2 Replies Latest reply on Jun 18, 2015 11:09 AM by dipak

    OpenCL 2.0 - SVMBinaryTreeSearch

    patricklin

      Hi,

       

      I read the article "OpenCL™ 2.0 — Shared Virtual Memory"

      http://developer.amd.com/community/blog/2014/10/24/opencl-2-shared-virtual-memory/

       

      And I want to reproduce the experiments in the article on Linux Ubuntu 14.04

       

      However, AMD APP SDK v3.0 only provides OpenCL 2.0 SVMBinaryTreeSearch

       

      Could anyone guide me to get CPU and GPU (OpenCL 1.2) version of (SVM)BinaryTreeSearch?

       

      Thanks in advance!

        • Re: OpenCL 2.0 - SVMBinaryTreeSearch

          Welcome! You are white listed, and I have moved this into the OpenCL forum.

          • Re: OpenCL 2.0 - SVMBinaryTreeSearch
            dipak

            Hi,

            I'll try to show you how to implement your own OpenCL 1.x version of BST from the OpenCL 2.0 sample.

             

            As you know, without the SVM support, you can not pass the pointer based tree structure from host to device. As a result, you've to perform few additional steps as below:

            1) Represent the pointer based tree as flat array/buffer and use some kind of indexing to mark the parent-child relation.

            2) Copy that array from host to device

            3) Perform key searching using that indexing information and generate the result (as list of indices)

            4) Copy back the result from device to host

            5) Using the same indexing information, map the result to the actual nodes in BST

             

            I'll not discuss about the 2nd and 4th steps as they are quite obvious. I'll give you an example about the 1st and 3rd steps.

             

            Say, following are the two basic data structures:

            typedef struct nodeStruct{

              int value;

              struct nodeStruct* left;

              struct nodeStruct* right;

            } node;

             

            typedef struct ocl_bin_tree{

            int value;

            int left, right;    

            } ocl_node;

             

            Where, "node" represents each node of the native host BST and "ocl_node" is the target index-based structure. Also, assume that there is a pointer that points to the root of the BST.

            So, you may use following function to represent the BST as array:

            [Note: there are many other ways to do this. Its just an example.]

             

            void convert_tree_to_array(node *root, int num_nodes, ocl_node *ocl_tree, int *root_id, node **tree_queue)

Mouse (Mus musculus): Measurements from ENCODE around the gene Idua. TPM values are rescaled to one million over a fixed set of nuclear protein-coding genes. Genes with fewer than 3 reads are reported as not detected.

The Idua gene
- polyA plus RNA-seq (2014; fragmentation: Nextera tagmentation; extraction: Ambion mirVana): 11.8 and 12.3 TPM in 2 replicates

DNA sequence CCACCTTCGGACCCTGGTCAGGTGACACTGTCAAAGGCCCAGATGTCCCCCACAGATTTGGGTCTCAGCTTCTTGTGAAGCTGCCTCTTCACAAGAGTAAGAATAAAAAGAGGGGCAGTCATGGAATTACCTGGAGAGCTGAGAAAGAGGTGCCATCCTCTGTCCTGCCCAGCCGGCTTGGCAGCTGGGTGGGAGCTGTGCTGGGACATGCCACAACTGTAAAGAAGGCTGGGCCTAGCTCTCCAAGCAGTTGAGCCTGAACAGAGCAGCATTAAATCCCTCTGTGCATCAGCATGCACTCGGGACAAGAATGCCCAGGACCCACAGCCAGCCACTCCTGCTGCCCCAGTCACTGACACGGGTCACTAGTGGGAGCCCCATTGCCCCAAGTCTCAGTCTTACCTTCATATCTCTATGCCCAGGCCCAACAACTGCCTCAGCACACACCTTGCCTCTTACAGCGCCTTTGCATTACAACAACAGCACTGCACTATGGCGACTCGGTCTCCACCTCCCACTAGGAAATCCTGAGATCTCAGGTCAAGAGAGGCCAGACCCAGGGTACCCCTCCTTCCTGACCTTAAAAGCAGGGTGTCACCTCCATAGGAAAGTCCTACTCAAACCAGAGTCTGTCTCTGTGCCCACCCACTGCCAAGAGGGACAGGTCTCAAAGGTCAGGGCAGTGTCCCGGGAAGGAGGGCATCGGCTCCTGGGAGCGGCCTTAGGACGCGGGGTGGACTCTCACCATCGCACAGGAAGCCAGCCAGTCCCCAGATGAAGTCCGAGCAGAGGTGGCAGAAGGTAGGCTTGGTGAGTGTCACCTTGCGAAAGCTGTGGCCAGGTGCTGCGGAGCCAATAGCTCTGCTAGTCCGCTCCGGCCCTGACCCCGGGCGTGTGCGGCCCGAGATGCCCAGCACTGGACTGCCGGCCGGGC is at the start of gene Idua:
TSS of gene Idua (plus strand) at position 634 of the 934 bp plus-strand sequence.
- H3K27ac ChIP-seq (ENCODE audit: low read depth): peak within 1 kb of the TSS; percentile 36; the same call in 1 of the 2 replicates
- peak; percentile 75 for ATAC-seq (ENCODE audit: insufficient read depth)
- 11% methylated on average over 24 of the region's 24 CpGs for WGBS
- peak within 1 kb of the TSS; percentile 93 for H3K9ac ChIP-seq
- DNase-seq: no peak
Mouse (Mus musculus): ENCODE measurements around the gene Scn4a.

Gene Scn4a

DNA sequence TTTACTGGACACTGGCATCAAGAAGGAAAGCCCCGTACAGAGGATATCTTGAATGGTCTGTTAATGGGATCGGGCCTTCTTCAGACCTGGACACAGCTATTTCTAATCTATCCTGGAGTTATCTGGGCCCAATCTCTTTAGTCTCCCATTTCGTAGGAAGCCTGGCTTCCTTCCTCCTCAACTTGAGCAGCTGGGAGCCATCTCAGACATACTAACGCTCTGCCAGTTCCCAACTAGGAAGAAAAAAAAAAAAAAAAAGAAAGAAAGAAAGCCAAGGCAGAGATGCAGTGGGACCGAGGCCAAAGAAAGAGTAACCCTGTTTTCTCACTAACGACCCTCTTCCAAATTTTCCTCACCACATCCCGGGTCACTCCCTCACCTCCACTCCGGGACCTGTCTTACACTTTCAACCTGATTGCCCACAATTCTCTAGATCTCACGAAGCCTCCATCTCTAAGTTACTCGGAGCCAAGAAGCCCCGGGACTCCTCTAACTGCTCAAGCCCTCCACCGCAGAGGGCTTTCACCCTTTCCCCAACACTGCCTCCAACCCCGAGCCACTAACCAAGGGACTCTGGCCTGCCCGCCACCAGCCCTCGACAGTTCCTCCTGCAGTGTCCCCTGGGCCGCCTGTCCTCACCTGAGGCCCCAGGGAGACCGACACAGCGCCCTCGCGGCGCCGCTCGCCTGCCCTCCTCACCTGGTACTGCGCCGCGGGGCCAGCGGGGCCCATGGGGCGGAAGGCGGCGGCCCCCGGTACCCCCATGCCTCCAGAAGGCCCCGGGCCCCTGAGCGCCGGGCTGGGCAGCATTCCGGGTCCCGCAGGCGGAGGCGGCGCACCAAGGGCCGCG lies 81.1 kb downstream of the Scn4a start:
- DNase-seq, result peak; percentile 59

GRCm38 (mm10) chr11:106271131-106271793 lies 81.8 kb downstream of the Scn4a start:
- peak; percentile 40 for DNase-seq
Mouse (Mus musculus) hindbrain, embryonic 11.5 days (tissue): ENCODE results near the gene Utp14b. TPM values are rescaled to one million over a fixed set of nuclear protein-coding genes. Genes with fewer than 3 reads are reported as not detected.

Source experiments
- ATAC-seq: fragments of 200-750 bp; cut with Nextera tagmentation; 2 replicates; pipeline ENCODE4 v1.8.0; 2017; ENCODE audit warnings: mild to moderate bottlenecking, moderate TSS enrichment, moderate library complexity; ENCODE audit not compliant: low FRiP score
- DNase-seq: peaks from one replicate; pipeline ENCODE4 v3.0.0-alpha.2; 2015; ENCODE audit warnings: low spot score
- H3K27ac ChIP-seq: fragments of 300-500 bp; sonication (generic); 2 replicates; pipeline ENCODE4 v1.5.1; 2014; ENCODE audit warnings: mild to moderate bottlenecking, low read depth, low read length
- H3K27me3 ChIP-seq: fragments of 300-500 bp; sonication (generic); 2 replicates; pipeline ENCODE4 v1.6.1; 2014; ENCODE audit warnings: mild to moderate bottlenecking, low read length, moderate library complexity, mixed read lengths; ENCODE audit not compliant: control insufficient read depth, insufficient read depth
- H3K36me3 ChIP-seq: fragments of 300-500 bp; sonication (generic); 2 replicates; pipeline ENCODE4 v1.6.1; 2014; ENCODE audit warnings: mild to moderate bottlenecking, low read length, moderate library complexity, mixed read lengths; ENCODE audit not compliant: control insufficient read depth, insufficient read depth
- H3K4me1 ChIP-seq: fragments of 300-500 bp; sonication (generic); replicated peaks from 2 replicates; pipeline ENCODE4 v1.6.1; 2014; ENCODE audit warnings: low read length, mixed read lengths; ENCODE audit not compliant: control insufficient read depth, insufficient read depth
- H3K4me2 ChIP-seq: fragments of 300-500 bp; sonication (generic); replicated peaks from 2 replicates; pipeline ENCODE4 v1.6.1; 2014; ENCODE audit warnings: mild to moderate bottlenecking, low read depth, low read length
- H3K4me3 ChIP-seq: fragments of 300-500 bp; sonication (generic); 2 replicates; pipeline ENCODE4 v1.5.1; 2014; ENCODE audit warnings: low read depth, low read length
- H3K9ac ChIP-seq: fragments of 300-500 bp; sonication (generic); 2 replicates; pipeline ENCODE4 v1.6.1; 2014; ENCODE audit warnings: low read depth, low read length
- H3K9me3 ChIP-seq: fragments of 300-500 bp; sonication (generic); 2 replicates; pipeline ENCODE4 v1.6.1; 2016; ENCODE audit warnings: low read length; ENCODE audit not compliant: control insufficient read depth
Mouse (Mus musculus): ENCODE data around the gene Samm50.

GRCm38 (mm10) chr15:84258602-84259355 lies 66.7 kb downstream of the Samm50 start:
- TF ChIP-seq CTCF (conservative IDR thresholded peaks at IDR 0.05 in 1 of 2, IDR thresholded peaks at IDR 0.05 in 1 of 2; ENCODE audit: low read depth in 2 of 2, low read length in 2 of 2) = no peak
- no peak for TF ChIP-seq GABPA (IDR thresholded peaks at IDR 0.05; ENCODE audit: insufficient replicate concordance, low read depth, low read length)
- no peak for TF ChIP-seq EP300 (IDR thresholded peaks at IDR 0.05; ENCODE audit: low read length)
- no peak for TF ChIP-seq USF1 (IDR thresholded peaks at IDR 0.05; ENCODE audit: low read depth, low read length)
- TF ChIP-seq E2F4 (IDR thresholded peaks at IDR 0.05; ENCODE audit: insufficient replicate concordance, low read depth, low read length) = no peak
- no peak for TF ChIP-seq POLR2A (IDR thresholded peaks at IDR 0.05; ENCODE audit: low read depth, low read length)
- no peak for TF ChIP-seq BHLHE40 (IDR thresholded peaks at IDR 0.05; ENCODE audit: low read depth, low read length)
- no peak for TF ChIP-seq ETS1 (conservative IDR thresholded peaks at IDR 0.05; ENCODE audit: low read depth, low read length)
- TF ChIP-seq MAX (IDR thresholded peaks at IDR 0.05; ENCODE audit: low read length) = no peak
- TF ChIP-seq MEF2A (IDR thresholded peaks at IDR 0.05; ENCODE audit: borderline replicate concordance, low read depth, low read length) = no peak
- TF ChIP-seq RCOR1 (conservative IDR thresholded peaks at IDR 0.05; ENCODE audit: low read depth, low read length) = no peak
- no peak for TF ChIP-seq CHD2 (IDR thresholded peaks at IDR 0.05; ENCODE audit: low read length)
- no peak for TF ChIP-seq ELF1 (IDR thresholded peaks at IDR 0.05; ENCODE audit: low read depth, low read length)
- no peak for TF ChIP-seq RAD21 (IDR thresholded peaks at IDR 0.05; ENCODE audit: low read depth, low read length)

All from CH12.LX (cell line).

{

              node *tmp;

             

              for(int i = 0; i < num_nodes; i++)  {

              ocl_tree[i].left = ocl_tree[i].right = -1;

              }

              int front = 0, rear = 0;

             

              tree_queue[rear] = root;

              ocl_tree[rear].value = root->value;

              rear++;

              *root_id = 0;

             

            while (front != rear) {

            tmp = tree_queue[front];

            if (!tmp)  break;

                

            if (tmp->left) {

            tree_queue[rear] = tmp->left;

            ocl_tree[rear].value = tmp->left->value;

            ocl_tree[front].left = rear;

            rear++;

              }

             

              if (tmp->right) {

              tree_queue[rear] = tmp->right;

              ocl_tree[rear].value = tmp->right->value;

              ocl_tree[front].right = rear;

              rear++;

              }

              front++;

              }

            }

            Now, say, you have already transferred the data such as the BST array, list of keys to be searched to device. Next step will be running a kernel that will perform the searching. Let assume that each work-item will search a key in that index-based BST array. For that purpose, following kernel may be used.

            Note that, the actual searching procedure depends on how the BST array is represented.

             

            __kernel void ocl_search(  __global ocl_node *tree,  int root_id,  __global int *search_keys,  int num_search_keys,  __global int *found_nodes_id)

            {

              int tmp_node_id;

              int gid = get_global_id(0);

              int i, key;

             

              key = search_keys[gid];

              tmp_node_id = root_id;

             

              while (1) {

              if ((tmp_node_id == -1) || (tree[tmp_node_id].value == key)) {  break; }

              tmp_node_id = (key < tree[tmp_node_id].value) ? tree[tmp_node_id].left : tree[tmp_node_id].right;

              }

            found_nodes_id[i] = tmp_node_id;

            }

            Now, for the final step, "found_nodes_id[i]" (where >=0) and "tree_queue" (see last argument of convert_tree_to_array(...)) can be used to map the actual nodes of the native BST tree.

             

            Hope, I'm able to give you a basic idea. As I said earlier, there may be other better ways of doing this. Its just an example.

            [Sorry, I tried, but couldn't make it any short.]

             

            Regards,